Why do you need to pray to open a line to this god?

    All of you use language and concepts I cannot even comprehend. How would you explain it to me in language I can understand? Or even define yourself?

  10. Lily
    May 26th, 2009 @ 7:27 am

    Poor WURA! For someone who cannot comprehend our language and concepts, he sure is certain that we are illogical! In the usual order of things, one studies a problem first and only after it is understood does one draw conclusions. We don’t usually admit utter ignorance but then claim that the subject under discussion is all wrong or nonsense!

    Pikeman– you have nailed one very important aspect of prayer. But there is more. WURA– pay attention here– your failure to understand does not make our “premises” illogical. Drill down deeper with us!

    Jesus very clearly and unequivocally teaches us to pray for what we need. Ultimately our aim as Christians is to so conform our wills to God’s will, that what we desire is what He desires. In this we are to imitate Christ–”Not my will but thy will be done…” So, you are right, Pikeman– we listen to God and we also speak with him as we lay our thoughts and needs before him.

    Do our prayers affect the outcome of the situations we pray about? The scriptures teach us that they do. One writer I ran across wrote something on the subject that I found memorable: “Every prayer changes the entire universe. … God is not “waiting up there” for our prayer, and then He acts. All has already occurred in God.” Our lives are doled out to us in seemingly linear fashion. This is not true of a God big enough to create the universe.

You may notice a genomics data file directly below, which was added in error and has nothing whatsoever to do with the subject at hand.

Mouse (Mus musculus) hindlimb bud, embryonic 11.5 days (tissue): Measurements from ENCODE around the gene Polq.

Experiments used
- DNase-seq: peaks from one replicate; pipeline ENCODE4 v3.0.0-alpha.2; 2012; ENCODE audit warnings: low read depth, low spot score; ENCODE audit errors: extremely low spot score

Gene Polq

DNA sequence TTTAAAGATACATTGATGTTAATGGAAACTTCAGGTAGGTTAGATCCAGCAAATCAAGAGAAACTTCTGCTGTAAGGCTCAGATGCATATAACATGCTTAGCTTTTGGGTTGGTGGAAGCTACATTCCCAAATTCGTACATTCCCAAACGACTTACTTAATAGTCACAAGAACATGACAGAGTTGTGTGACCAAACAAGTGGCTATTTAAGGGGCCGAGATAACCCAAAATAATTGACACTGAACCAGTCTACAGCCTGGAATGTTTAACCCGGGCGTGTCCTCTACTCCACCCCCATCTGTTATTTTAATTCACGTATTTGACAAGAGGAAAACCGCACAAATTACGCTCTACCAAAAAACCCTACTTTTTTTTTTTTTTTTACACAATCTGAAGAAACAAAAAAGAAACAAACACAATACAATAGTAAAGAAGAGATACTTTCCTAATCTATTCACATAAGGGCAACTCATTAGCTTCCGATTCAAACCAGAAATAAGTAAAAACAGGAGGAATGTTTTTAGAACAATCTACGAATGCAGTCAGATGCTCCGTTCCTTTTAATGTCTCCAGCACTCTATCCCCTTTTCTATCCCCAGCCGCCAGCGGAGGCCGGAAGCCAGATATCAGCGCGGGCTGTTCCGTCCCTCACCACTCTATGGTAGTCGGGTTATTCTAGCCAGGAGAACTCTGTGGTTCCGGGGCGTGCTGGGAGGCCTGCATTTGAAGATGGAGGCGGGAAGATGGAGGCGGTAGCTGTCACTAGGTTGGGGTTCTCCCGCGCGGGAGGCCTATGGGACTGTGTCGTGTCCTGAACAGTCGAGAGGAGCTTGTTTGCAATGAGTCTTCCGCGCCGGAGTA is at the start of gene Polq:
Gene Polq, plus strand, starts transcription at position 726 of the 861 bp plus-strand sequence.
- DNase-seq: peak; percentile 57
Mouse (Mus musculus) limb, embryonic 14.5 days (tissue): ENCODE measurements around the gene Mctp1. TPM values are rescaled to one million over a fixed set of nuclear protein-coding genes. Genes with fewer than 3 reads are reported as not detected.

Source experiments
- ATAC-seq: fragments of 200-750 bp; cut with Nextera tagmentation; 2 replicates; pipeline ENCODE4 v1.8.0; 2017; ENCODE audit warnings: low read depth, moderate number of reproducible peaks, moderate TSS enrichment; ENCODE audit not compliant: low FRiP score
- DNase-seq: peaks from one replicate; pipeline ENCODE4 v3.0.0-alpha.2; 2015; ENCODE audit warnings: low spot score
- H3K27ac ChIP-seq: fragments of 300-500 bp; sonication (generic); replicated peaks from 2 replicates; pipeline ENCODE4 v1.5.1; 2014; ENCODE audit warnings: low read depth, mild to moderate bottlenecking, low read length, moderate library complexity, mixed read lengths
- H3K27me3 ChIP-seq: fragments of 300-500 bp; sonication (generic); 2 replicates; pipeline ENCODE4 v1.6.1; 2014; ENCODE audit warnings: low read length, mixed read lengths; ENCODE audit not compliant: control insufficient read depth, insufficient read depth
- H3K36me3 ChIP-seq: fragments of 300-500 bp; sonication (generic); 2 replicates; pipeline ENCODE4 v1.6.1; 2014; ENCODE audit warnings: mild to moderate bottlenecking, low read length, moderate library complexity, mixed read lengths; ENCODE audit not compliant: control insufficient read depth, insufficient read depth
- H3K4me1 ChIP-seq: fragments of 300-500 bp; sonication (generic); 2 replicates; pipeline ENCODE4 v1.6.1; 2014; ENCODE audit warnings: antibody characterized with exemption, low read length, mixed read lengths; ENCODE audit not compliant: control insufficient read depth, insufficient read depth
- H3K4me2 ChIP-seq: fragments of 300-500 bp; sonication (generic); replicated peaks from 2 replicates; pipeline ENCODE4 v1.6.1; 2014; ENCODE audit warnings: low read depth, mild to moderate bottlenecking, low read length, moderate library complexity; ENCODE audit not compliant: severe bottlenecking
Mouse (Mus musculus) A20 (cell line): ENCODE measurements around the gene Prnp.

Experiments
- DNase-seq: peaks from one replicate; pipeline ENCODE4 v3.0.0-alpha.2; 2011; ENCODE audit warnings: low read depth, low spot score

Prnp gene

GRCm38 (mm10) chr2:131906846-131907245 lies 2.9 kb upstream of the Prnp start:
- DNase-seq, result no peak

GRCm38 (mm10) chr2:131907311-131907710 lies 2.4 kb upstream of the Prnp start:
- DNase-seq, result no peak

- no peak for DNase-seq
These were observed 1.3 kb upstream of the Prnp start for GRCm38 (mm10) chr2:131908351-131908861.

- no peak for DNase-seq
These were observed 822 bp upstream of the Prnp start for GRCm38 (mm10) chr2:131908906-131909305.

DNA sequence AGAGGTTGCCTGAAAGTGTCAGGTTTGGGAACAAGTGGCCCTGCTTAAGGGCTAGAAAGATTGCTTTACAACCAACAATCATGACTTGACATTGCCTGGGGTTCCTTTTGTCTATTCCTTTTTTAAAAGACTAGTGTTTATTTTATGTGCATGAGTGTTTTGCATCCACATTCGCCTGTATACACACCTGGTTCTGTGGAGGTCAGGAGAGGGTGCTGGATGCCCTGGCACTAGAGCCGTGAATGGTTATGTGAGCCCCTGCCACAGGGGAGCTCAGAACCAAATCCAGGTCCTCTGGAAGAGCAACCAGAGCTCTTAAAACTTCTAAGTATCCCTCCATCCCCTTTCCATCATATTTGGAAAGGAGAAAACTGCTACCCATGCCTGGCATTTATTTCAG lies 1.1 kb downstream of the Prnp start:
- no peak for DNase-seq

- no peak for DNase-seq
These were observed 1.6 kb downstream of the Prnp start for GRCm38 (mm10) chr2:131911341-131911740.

Beyond all that, prayer grounds us in reality. When trouble looms, an important client threatens to leave, a beloved parent becomes ill with cancer; prayer reminds us that God is there and cares. We do not bear sorrow alone.

    As far as Ashli specifically is concerned, there are a couple things going on. God already knows what the trouble is and how it will end, so why should we pray?

    We pray because intercessory prayer is another gift God gives us. He allows us to share his burden of care for the one who is troubled. We offer what tangible help we can. Maybe all we can do is assure the afflicted one that we care. Or offer a listening ear and a kindly word. But those small acts of love are gifts from God, too. He so often works directly through us! He allows us the joy of sharing in a good outcome and he allows us to help bear the burden of sorrow when the outcome is not the one we wanted.

    All of this is opaque to the atheist, of course. Since WURA admits he knows nothing about this “process” (process! Ye gods!) at all, why, I wonder, does he think it is illogical? The claim that our premises are illogical is one that those without understanding frequently make but rarely try to back up. Of course, it is hard to back up but I don’t think those making the claim always realize that. Rather, I think “illogical” stands for “I don’t have a clue so you must be equally ignorant”.

  11. Wake up, raving atheist
    May 26th, 2009 @ 8:34 am

    Lily, you are being ridiculous and incomprehensible on so many levels, I do not even know where to start.

    My posts are in response to the inane things being said here as if their veracity is assumed. It doesn’t take any sort of “deep knowledge” to dismiss this as pure infantile rubbish.

    How do I study god/s? What does it look like? Where does it live? What is it made of? What is its form? How does it communicate? How does it “will things”? What are the mechanics of prayer? Why does it communicate with some and not others? How do I trust the writings on this thing? Who wrote it? Where did they get this knowledge from?

    You agree with Pikeman about prayer, which implies RT doesn’t know this principle, as he is garnering prayer support on the internet. Is he still a junior? Do you all differ in opinions about how this works? What do you agree upon? By “you” I mean all theists?